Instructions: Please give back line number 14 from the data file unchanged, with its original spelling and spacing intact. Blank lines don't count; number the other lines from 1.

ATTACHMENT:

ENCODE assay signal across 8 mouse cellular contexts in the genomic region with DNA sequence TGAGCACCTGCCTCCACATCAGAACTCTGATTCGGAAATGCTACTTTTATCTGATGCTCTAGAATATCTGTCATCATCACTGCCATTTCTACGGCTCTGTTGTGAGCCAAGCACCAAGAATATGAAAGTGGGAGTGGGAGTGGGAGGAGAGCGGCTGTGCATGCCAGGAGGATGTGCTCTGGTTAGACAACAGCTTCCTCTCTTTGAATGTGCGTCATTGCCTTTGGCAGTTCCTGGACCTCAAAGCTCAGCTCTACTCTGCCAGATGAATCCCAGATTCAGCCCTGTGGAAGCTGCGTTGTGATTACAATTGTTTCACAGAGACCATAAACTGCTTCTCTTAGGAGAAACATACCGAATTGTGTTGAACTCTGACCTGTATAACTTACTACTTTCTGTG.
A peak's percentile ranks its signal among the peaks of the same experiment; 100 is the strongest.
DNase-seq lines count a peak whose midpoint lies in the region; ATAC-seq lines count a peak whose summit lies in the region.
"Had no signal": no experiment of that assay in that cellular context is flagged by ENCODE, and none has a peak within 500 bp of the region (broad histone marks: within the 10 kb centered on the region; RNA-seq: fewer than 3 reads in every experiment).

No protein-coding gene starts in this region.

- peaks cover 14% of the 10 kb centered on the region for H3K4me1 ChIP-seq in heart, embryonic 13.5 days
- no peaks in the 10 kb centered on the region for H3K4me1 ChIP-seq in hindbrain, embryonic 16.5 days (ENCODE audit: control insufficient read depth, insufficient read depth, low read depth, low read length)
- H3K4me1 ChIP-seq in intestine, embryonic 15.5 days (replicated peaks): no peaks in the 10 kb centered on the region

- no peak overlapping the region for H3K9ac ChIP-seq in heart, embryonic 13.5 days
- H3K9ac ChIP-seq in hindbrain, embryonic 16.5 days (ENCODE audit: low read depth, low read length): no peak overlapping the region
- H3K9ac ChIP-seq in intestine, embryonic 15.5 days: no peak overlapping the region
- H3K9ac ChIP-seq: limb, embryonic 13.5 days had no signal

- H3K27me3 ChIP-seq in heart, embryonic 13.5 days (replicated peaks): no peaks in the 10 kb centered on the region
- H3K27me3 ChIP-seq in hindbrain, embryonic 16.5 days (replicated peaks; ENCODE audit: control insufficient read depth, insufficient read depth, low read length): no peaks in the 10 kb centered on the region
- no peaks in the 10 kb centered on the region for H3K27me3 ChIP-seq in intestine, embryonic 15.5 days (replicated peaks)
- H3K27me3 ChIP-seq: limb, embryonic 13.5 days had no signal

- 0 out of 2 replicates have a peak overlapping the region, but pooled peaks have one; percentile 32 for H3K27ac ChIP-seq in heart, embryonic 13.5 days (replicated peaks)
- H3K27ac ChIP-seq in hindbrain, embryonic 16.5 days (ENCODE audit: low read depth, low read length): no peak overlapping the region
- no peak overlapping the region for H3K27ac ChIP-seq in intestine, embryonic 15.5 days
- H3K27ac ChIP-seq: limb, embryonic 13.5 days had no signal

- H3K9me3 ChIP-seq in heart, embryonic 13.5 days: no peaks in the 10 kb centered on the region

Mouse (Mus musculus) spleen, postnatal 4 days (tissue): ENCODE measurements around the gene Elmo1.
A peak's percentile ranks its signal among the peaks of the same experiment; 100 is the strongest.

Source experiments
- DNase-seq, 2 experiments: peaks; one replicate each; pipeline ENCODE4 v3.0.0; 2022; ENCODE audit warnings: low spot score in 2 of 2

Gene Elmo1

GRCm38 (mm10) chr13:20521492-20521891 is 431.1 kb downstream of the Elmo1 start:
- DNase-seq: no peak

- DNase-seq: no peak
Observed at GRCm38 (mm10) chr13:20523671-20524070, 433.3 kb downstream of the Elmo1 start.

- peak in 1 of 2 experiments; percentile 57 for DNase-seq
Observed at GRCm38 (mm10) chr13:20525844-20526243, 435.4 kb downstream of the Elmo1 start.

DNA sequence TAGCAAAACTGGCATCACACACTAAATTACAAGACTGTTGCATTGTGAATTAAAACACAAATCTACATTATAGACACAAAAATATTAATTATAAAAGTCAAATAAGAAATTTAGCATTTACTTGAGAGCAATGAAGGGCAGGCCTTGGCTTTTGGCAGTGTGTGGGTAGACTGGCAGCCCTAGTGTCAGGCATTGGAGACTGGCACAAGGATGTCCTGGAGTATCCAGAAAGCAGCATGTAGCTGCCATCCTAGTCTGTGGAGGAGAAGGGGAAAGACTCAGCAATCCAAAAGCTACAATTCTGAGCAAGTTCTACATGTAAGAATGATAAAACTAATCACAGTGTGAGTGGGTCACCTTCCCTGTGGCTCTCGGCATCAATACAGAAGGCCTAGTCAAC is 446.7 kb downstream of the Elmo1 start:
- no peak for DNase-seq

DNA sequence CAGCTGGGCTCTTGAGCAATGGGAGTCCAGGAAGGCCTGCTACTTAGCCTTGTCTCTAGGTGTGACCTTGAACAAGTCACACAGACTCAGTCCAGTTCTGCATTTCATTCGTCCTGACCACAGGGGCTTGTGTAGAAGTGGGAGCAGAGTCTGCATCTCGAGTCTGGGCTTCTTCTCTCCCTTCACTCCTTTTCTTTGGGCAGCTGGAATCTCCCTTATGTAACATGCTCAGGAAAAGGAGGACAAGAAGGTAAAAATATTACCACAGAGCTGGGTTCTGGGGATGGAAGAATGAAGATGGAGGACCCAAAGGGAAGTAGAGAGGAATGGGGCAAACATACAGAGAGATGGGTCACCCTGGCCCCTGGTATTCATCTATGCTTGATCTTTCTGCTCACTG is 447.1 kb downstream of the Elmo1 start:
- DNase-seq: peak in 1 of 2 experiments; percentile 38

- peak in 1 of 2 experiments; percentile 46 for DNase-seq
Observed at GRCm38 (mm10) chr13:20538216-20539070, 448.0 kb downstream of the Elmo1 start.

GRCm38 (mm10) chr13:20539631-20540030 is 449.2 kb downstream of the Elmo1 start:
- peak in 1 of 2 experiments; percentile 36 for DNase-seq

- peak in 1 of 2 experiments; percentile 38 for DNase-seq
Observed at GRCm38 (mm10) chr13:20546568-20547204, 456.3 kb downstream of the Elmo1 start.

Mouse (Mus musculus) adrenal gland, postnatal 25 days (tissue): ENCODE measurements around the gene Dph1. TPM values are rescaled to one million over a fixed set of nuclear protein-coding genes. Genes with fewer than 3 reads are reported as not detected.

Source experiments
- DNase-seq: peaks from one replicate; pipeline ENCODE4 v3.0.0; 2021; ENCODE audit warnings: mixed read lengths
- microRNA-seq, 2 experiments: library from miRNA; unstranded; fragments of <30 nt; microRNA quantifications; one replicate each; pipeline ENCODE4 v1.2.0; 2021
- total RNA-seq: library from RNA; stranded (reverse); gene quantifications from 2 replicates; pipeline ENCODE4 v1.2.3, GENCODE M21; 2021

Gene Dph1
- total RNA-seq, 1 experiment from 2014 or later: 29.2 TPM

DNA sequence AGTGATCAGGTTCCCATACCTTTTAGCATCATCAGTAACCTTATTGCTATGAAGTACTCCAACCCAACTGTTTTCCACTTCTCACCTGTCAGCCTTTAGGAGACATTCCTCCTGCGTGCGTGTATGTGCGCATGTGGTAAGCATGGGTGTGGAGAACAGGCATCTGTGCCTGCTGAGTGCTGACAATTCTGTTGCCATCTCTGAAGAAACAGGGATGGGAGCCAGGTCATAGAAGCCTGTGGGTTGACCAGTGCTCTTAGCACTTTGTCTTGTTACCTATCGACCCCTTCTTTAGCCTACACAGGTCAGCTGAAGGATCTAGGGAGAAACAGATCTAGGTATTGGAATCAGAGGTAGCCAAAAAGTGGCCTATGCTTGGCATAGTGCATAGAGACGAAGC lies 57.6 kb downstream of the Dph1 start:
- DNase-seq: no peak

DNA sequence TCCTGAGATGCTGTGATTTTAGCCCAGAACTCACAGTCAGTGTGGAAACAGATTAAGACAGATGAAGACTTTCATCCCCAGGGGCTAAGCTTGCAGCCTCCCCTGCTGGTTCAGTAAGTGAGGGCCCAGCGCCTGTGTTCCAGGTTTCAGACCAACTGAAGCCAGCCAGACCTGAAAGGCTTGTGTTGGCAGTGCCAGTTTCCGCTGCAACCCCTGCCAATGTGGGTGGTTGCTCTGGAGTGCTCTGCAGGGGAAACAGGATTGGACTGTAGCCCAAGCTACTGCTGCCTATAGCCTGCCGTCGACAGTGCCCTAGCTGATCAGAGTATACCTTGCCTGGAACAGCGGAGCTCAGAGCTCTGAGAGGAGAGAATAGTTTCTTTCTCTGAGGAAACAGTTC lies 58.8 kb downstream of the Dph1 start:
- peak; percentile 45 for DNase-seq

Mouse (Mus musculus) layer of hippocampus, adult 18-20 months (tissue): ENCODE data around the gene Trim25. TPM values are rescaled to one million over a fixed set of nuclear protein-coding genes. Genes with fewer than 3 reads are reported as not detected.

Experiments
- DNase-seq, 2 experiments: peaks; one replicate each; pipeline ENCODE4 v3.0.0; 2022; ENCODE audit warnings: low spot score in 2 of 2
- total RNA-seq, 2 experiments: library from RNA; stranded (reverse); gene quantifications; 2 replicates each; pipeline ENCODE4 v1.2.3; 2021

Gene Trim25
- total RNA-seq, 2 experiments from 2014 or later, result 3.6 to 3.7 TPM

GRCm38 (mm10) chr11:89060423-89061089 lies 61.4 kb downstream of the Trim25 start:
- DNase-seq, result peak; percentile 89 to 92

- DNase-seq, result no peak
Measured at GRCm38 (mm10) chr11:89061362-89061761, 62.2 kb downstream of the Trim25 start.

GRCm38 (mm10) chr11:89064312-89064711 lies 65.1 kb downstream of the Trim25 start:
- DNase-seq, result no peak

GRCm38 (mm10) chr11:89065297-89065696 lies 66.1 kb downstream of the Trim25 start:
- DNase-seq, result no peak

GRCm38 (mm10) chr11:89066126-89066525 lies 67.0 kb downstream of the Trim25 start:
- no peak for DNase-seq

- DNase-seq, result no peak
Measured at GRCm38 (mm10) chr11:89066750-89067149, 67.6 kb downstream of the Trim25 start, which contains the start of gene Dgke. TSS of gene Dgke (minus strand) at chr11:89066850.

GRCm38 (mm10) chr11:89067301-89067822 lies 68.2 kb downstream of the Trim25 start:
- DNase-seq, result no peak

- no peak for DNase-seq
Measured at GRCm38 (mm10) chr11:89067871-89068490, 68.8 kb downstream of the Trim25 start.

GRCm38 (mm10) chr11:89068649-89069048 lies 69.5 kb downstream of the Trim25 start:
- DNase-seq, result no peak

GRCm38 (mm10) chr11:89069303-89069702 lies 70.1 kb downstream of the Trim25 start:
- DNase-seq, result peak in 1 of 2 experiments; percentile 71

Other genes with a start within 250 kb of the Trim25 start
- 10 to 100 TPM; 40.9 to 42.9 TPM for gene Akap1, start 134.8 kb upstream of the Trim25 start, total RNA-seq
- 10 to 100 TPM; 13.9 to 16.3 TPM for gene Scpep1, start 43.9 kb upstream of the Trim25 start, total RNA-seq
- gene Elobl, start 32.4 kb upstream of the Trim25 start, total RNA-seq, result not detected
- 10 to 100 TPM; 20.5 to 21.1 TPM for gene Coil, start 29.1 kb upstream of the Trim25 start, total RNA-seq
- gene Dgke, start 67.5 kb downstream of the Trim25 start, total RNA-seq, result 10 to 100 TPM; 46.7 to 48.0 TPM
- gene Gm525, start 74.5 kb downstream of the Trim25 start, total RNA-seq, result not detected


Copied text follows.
- H3K27me3 ChIP-seq in hindbrain, embryonic 16.5 days (replicated peaks; ENCODE audit: control insufficient read depth, insufficient read depth, low read length): no peaks in the 10 kb centered on the region